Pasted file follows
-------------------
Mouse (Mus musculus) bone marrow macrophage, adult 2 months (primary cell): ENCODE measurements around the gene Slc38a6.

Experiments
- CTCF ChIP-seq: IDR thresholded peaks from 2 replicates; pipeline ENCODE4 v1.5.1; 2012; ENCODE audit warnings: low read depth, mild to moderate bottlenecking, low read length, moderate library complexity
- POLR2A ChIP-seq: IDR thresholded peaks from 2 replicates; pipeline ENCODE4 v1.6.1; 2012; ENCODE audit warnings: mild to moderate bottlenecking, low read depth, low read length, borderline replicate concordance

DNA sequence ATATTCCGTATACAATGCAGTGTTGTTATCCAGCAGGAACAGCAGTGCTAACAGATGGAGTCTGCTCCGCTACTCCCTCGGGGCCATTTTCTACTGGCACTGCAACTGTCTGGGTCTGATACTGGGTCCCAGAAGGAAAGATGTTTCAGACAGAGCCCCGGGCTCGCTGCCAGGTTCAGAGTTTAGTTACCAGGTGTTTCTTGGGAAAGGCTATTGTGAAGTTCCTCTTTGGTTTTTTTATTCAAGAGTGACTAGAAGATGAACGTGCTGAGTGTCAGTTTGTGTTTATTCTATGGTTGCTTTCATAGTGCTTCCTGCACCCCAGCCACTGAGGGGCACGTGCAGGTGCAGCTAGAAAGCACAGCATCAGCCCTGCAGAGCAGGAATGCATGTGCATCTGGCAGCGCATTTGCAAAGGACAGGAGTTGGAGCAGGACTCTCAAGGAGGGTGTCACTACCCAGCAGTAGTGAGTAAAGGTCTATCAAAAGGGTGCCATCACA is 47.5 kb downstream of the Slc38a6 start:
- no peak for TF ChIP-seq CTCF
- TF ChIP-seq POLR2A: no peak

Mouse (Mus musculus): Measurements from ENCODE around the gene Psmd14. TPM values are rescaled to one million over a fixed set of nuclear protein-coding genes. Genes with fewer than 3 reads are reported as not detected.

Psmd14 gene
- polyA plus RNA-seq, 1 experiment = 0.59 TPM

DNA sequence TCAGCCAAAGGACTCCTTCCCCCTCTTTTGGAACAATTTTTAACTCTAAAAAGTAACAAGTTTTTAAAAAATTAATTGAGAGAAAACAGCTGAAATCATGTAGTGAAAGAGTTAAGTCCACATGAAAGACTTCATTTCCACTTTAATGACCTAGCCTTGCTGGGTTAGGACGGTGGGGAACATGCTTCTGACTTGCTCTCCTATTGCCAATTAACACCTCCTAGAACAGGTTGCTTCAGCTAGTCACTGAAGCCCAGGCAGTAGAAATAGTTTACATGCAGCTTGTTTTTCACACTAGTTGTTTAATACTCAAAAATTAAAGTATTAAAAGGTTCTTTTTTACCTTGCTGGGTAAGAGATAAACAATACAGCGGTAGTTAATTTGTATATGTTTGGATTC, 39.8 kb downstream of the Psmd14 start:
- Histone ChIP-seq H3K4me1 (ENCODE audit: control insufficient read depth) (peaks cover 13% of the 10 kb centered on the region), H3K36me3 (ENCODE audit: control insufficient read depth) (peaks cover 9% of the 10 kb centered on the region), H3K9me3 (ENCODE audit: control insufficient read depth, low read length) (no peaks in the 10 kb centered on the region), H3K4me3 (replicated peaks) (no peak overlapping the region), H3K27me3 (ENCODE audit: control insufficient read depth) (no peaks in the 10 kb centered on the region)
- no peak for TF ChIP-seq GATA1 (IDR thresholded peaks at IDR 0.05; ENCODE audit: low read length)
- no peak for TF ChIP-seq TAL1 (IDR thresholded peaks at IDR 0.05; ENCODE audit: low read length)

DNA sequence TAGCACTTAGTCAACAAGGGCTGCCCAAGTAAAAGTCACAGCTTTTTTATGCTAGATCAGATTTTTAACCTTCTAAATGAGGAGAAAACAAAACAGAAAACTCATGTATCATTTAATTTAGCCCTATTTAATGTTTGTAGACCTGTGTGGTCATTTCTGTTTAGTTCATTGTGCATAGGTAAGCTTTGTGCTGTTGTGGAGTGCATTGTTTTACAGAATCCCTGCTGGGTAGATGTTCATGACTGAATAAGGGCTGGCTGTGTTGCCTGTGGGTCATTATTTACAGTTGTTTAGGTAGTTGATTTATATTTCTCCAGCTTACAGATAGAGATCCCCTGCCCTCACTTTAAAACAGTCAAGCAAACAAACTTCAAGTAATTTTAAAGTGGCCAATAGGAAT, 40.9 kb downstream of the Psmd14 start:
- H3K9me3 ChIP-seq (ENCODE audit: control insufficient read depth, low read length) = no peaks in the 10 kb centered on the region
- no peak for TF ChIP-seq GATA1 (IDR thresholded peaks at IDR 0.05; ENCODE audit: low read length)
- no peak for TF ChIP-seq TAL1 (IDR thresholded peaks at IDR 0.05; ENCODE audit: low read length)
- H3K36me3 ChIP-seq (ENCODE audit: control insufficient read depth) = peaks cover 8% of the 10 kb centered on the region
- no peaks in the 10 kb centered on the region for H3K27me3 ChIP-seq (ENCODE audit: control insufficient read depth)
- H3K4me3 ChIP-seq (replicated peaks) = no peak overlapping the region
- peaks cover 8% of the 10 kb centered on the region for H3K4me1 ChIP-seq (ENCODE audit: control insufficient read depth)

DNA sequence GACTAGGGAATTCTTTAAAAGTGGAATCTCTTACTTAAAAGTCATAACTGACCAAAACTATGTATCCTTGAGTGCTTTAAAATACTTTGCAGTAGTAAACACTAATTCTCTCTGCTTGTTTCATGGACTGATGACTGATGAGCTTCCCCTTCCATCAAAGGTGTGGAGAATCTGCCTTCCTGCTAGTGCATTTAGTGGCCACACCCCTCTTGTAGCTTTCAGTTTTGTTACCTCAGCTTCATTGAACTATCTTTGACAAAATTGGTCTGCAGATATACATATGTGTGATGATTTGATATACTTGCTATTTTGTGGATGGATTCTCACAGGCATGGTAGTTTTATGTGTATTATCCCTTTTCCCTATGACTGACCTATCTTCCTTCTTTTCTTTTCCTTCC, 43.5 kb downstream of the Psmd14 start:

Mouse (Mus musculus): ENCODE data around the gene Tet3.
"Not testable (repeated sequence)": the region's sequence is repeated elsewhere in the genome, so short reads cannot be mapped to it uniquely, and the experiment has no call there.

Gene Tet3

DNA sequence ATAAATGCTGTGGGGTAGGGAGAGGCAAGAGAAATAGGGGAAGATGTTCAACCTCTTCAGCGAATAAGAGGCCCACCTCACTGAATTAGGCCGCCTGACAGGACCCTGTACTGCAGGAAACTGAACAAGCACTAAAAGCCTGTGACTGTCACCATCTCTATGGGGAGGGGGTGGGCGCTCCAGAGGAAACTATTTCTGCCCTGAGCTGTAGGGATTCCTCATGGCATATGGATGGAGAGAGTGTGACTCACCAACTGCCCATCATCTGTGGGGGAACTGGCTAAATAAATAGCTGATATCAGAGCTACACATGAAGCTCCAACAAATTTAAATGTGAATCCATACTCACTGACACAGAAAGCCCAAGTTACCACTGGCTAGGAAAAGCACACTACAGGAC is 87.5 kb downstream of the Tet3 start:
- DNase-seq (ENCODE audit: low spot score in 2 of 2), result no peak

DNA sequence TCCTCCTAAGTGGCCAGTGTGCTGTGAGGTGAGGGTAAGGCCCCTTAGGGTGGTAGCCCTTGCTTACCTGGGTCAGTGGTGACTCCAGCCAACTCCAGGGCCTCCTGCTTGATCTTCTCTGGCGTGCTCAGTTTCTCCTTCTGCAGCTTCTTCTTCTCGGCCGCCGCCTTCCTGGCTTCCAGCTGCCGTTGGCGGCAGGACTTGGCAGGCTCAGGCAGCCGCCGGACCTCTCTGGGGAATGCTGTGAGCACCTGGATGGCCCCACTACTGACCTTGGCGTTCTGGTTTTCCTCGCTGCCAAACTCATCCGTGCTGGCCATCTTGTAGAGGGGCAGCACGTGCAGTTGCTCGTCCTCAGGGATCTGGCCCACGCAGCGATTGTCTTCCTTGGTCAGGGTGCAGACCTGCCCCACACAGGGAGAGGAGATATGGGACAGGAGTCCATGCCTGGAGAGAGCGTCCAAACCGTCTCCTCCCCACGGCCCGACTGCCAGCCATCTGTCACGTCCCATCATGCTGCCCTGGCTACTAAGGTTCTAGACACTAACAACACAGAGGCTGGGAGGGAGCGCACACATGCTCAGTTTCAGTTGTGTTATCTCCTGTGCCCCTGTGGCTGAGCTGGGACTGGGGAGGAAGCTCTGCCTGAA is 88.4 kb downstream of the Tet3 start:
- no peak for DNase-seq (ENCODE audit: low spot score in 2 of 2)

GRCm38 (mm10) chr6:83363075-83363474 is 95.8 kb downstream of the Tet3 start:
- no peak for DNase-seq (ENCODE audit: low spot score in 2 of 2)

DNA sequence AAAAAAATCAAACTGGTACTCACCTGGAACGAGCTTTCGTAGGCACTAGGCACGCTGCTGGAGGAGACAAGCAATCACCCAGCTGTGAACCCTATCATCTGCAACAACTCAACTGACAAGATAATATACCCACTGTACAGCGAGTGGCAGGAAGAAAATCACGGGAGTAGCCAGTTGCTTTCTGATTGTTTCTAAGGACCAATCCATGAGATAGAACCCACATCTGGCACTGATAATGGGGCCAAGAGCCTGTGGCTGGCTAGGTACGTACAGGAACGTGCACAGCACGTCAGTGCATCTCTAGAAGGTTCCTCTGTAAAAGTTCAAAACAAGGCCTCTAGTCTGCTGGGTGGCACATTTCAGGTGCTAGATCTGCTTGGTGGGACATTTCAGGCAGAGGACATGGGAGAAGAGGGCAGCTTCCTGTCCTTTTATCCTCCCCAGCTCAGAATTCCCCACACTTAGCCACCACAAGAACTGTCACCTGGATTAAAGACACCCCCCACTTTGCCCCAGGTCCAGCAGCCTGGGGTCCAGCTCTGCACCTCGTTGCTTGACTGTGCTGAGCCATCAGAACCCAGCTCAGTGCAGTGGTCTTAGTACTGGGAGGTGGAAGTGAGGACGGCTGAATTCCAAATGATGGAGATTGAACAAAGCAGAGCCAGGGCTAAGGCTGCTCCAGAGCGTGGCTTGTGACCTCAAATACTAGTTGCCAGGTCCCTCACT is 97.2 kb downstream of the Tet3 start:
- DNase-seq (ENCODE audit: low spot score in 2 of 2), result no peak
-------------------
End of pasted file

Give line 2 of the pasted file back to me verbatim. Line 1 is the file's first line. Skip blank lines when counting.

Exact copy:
Experiments